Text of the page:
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Film Review: Porco Rosso

Updated on March 11, 2016
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Written by: Jason Wheeler, Film Frenzy Senior Writer & Editor.

Background

In 1992, Hayao Miyazaki released Porco Rosso, based off the watercolor manga Hikotei Jidai, also written by Miyazaki. Starring Shuichiro Moriyama, Akio Otsuka, Tokiko Kato, Tsunehiko Kamijo, Sanshi Katsura, Akemi Okamura, Reizo Nomoto, Osamu Saka, and Yuu Shimaka with Michael Keaton, Cary Elwes, Susan Egan, Brad Garrett, David Ogden Stiers, Kimberly Williams-Paisley, Bill Fagerbakke, Kevin Michael Richardson and Frank Welker providing English voices, the film was the #1 film on the Japanese market for 1992, earning 2.8 billion in distribution income. It was selected as the Prix du long metrage at the 1993 Annecy International Animated Film Festival and made Time Out’s list of Top 50 animated films.

Synopsis

Veteran World War I flying ace and freelance bounty hunter Marco Pagot has been transformed into an anthropomorphic pig due to an unusual curse and is now known as Porco Rosso. Though he makes his living flying a crimson seaplane and doing battle with pirates, they hire an American actor named Donald Curtis to take him down. Now, pursued by a fascist military he deserted long ago, he takes the fight to the pirates with a teenaged sidekick named Fio.

Review

Though a bit stranger than other films put out by Studio Ghibli, Porco Rosso managed to continue the studio’s reputation as a fantastic film. It presents a wonderful inner personal conflict within its main character and his turmoil over something he can’t forgive himself for that he did during the war. He sees a battle in which he survived and the rest of his squad didn’t, with him retreating after everyone else had been shot down, as his greatest failure and believes himself a coward because of it. As such, it’s made him into a cynic that thinks he’s nothing but a bloated fiend that doesn’t deserve a happy ending. His feelings about himself can be seen when he’s watching an Italian propaganda film that’s blatantly against him and he ends up calling it a great movie. What’s very interesting is that the film implies he begins to see something in himself during the climax when Gina shows up while Porco and Curtis are having their brawl. While the audience doesn’t see it, Curtis’ face after Gina declares her love for the latter and he ends up winning said fight implies that he has forgiven himself and he realizes he’s more than he thinks he is, causing Porco to become Marco once more.

What’s really interesting is even though Porco hates himself through most of the film, he still sees his desertion from the fascist military as an honorable thing, shown when he says he’d rather be a pig than a fascist. It’s a notable point made by Miyazaki in how a man may believe himself to be the world’s greatest failure and undeserving of any form of happiness but that doesn’t mean that he can’t choose to take the high ground. It’s a great method to show that anyone is capable of making the right choice if they so choose to.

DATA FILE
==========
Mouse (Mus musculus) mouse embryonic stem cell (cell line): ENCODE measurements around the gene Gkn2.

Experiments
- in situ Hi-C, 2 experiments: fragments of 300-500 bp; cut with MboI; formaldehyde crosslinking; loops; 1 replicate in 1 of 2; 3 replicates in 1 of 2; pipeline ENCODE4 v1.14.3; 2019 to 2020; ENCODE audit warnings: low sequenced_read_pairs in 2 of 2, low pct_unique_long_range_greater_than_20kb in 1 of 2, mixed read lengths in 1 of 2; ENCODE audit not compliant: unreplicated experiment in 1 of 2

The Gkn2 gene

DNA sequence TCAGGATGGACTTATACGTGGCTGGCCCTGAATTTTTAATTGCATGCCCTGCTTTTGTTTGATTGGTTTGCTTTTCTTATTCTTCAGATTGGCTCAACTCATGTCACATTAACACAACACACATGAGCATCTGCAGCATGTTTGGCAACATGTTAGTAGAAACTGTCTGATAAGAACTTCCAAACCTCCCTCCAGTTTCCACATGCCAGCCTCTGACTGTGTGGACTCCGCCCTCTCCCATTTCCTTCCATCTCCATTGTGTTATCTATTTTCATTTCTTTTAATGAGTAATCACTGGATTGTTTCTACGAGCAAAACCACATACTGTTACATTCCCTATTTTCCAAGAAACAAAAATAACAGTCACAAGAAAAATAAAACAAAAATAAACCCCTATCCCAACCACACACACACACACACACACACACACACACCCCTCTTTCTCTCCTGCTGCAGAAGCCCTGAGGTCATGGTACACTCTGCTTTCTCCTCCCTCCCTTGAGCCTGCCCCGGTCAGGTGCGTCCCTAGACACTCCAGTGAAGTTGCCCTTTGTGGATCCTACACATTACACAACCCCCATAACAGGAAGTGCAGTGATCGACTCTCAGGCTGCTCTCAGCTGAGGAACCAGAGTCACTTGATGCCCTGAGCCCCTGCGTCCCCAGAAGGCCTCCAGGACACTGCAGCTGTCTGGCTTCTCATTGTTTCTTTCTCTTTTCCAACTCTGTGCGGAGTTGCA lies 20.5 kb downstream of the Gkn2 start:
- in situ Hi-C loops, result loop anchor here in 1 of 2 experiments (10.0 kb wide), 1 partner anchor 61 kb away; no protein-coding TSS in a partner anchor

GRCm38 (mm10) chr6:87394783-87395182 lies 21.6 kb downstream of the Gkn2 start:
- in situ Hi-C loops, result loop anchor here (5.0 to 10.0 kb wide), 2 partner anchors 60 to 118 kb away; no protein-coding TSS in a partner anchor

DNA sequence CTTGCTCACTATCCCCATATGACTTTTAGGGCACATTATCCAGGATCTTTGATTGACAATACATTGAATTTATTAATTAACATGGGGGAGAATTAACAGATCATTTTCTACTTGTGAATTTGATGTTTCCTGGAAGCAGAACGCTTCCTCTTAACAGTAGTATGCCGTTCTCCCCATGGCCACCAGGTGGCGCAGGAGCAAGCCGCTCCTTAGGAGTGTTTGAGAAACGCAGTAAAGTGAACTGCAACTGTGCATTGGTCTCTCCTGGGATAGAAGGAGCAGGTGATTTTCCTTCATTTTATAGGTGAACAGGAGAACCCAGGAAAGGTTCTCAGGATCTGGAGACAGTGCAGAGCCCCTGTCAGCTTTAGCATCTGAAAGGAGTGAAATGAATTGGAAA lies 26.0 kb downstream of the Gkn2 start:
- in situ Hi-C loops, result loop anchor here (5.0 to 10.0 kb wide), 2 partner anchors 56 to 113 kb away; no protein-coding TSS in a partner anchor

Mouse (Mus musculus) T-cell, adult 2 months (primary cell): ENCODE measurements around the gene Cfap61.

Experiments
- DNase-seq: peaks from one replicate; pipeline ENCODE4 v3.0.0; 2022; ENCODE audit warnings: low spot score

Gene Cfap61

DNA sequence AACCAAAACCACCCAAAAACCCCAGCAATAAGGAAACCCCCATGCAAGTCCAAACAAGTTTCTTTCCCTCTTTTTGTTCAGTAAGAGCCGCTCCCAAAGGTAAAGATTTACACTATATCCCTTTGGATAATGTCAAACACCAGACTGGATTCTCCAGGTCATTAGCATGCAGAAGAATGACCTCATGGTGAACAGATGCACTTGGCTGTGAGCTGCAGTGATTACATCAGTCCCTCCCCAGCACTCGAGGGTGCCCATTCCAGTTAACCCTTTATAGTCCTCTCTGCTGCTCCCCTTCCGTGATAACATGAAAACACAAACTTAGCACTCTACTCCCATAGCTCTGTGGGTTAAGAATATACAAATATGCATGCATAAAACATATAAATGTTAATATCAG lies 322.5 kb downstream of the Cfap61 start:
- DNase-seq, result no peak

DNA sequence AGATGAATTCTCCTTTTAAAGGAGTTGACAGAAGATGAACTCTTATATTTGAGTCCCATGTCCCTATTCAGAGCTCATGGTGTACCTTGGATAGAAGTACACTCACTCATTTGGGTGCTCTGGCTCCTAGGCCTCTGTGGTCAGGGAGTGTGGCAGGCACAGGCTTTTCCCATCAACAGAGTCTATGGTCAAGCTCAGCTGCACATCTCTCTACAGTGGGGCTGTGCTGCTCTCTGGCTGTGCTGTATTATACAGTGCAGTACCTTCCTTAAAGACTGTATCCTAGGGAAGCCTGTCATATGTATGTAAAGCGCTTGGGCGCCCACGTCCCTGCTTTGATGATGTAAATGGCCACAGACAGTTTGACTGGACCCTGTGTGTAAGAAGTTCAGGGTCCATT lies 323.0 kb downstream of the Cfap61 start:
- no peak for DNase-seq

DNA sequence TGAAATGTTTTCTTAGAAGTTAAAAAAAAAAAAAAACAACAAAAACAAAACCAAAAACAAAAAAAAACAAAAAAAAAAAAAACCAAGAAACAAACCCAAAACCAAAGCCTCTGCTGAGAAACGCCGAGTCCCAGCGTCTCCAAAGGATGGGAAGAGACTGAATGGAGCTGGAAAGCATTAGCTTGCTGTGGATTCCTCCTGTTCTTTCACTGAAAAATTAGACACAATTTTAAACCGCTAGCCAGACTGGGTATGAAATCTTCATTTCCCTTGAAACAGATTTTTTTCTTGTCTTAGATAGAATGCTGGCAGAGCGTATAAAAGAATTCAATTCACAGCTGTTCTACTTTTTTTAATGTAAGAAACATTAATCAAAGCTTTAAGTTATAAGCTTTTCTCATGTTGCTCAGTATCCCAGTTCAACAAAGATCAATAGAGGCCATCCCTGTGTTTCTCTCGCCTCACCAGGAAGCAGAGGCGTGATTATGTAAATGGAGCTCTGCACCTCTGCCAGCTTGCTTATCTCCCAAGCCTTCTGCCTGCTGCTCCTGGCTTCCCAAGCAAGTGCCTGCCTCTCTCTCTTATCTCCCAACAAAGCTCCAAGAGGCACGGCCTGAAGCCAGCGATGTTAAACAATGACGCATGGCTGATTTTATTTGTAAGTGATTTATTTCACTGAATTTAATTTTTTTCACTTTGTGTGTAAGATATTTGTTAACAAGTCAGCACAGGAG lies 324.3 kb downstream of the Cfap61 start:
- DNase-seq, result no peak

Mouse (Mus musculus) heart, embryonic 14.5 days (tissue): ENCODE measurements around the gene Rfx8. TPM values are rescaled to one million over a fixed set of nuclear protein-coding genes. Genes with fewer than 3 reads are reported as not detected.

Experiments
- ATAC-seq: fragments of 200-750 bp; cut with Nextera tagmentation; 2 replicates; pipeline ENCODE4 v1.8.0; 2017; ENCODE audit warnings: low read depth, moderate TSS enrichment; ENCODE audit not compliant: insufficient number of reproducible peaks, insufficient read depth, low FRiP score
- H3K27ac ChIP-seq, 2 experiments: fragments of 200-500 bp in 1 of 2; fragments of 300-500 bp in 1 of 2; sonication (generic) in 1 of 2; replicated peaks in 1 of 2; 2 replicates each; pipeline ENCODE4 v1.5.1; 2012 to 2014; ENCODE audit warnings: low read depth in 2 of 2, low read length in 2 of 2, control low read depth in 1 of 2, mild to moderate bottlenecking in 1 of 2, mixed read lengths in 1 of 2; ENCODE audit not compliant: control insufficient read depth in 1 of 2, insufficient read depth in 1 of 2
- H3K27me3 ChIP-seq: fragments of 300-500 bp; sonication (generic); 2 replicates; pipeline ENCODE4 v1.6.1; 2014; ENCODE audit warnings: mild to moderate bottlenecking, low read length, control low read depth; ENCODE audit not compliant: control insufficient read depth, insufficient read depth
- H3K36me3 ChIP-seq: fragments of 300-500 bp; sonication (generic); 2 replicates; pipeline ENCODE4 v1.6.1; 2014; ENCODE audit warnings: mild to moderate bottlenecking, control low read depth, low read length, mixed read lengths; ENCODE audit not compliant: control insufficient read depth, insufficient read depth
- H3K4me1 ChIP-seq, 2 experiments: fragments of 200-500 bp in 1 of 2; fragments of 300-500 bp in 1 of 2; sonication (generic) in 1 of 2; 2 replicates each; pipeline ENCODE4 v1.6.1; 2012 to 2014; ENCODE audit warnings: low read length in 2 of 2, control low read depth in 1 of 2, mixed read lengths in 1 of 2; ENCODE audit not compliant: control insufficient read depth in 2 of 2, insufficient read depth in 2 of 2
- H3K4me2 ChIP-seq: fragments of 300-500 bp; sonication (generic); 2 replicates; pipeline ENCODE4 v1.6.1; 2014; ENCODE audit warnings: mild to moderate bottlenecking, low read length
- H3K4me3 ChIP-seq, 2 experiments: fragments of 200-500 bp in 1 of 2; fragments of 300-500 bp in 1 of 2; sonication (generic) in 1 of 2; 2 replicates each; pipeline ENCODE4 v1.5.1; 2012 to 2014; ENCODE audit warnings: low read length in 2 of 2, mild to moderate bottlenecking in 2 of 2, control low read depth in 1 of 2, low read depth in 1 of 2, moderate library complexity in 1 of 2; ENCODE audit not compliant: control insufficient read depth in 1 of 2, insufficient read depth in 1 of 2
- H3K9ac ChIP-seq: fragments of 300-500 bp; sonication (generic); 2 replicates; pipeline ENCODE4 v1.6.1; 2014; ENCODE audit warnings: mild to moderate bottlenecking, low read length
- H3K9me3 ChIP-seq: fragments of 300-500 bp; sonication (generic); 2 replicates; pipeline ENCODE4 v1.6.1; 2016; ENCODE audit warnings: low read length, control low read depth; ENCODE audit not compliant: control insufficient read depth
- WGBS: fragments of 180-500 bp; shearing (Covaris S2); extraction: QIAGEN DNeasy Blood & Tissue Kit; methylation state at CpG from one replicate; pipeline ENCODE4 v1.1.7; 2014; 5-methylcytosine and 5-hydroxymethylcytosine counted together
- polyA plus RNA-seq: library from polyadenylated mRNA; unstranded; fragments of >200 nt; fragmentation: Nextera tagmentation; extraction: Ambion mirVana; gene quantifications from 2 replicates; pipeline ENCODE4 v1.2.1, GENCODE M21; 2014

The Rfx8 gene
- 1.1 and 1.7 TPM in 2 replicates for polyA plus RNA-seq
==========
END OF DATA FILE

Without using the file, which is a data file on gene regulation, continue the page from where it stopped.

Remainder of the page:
The film’s main women, Gina and Fio, are also very interesting characters. For one, the former is able to run a café where she’s able to keep both the pirates and Porco at bay from each other and have neither party make any trouble. The film also shows how much they both respect and find her attractive as when it looks like a fight is about to start, all she needs to do is gently remind them and they settle down and fall over themselves while doing so. How all the pirates around the fight between Curtis and Porco at the end make way for her as she’s coming through also speaks to how Gina commands respect. As for Fio, she may be a teenager, but she’s very strong-willed and is quite accomplished in her aviation mechanics capabilities. What’s more is she’s seen as being the eternal optimist, shown when she’s thinking of ways to help turn Porco back into a human, which involves thinking that their lives are like the Frog Prince.

The pirates are also quite the characters, seeing as they’ve got a lot of honor and depth to them and they aren’t just the remorseless plunderers seen in other films. This can all be seen in the beginning of the film when they may take an entire class of little girls hostage, but they don’t hurt them and actually take the whole class because they don’t want to split any of them up.

5 stars for Porco Rosso

the postings on this site are my own and don't necessarily represent WNI's positions, strategies or opinion

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